- The Washington Times - Wednesday, January 10, 2001

Burmese junta, Suu Kyi confer face to face

NEW YORK Burma's military junta and opposition leader Aung San Suu Kyi bitter rivals since the junta took power 13 years ago and violently crushed a democratic uprising have opened face-to-face talks, the United Nations announced yesterday.

It was the first confirmation that Mrs. Suu Kyi and the Southeast Asian nation's military rulers ever have spoken.

The announcement came just hours after U.N. envoy Razali Ismail concluded a five-day mission to Burma, where he met with the military government and with Mrs. Suu Kyi, a pro-democracy leader and Nobel Peace Prize winner.

30 killed in Colombia amid bid for talks

BOGOTA, Colombia Colombia's war claimed 30 more lives yesterday, even as newspapers reported the nation's largest leftist guerrilla group was preparing a major prisoner release to revive peace talks with the government.

The army and police clashed with members of the country's second-largest rebel group, the National Liberation Army (ELN), and suspected right-wing paramilitaries staged four separate attacks on rural towns, killing 17 civilians.

'Mad Dog' Adair denied parole in N. Ireland

BELFAST Parole officials ordered a notorious anti-Catholic militant to remain behind bars yesterday a change of heart that may cause more difficulties for Northern Ireland's troubled peace accord.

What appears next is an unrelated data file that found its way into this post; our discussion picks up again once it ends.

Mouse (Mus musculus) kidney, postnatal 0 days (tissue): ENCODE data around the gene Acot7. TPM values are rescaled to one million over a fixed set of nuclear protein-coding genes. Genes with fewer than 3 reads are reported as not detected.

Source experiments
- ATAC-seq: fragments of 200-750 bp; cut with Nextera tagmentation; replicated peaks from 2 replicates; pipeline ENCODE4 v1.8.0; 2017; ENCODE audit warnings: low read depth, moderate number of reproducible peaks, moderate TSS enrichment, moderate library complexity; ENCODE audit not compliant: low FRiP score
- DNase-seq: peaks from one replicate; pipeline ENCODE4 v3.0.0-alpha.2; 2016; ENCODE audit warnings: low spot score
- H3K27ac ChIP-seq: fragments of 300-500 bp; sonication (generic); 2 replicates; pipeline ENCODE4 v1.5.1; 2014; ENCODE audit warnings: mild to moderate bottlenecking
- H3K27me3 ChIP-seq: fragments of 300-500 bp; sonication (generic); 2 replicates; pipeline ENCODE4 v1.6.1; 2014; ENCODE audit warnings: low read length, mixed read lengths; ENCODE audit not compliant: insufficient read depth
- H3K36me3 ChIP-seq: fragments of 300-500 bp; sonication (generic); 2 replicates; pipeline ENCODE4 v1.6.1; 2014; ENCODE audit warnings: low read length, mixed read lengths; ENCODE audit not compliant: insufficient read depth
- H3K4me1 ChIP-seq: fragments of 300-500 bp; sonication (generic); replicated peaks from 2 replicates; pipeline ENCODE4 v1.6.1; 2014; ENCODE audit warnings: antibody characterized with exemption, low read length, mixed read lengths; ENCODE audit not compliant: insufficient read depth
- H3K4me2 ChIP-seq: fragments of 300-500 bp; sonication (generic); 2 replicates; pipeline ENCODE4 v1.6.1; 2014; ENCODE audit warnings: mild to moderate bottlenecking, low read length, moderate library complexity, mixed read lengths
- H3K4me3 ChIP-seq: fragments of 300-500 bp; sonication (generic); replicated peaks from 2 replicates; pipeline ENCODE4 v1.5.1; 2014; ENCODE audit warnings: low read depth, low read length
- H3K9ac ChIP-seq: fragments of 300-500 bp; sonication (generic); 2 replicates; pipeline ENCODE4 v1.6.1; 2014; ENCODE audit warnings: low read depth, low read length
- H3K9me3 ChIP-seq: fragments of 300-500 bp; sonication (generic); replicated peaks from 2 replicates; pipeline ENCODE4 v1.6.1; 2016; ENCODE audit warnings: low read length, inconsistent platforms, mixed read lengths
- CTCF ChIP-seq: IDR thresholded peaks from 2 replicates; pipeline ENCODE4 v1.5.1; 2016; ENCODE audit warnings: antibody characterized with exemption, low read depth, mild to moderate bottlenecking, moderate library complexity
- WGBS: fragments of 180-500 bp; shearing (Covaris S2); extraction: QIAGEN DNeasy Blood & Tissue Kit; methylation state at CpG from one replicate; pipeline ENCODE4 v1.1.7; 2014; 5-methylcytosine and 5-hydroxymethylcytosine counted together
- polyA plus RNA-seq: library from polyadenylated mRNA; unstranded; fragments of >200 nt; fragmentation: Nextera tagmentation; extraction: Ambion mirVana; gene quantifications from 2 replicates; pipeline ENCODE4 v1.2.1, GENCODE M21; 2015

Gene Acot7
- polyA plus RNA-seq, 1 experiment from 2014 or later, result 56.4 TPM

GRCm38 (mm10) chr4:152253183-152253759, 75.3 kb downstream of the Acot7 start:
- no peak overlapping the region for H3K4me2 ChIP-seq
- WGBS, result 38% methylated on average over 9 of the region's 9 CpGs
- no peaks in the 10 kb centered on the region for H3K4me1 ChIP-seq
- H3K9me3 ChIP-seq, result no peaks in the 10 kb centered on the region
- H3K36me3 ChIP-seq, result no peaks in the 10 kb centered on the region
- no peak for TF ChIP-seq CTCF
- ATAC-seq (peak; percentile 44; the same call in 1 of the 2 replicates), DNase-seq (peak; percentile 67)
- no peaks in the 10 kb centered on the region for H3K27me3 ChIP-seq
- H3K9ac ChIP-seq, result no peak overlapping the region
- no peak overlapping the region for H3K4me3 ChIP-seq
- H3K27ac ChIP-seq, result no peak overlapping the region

The British government, police and moderate Protestant and Catholic politicians all welcomed the news that Johnny "Mad Dog" Adair had been denied parole from Maghaberry prison. But the decision inflamed opinion within Adair's outlawed Ulster Defense Association, a volatile Protestant group that has orchestrated violence in response to previous setbacks for its most high-profile commander.

"People are understandably angry," said a close Adair associate, John White, himself a paroled murderer. "They're asking why they should go on supporting the Good Friday agreement when its benefits can be taken away at a whim."

U.S. bullets found at No Gun R

SEOUL South Korean investigators found American bullets still embedded in walls of a railroad trestle at No Gun Ri, 50 years after U.S. troops killed an undetermined number of Korean refugees there in the early days of the Korean War.

The search last July turned up 59 bullets visually identified as American and none of any other type stuck in the concrete walls and a nearby culvert at No Gun Ri, according to two South Korean government documents obtained by Associated Press.

Burundi president meets rebel leader

LIBREVILLE, Gabon Burundi's president, Pierre Buyoya, and Hutu rebel leader Jean-Bosco Ndayikengurukiye met yesterday in Libreville for the first time since war broke out in 1993, officials said.

Mr. Buyoya and Mr. Ndayikengurukiye, who heads Burundi's main rebel movement, the Forces for the Defense of Democracy (FDD), met for more than three hours in talks hosted by Gabon's president, Omar Bongo.

The meeting also was attended by the Congolese President Laurent Kabila, who brought the rebel leader to the Gabonese capital.

BBC World Service returning to China

LONDON The British Broadcasting Corp.'s World Service has been granted a license to broadcast in China, nearly seven years after it was dropped from satellite service, the company said yesterday.

Under the deal signed with the China International TV Corporation, BBC World Service television will be available to hotels, guest houses and foreign apartments, the BBC said.

"It's good to be able to regularize our relationship, and if the Chinese authorities are happy with how it works out, we hope it could lead to other things," BBC World sales and distribution director Jeff Hazell said.


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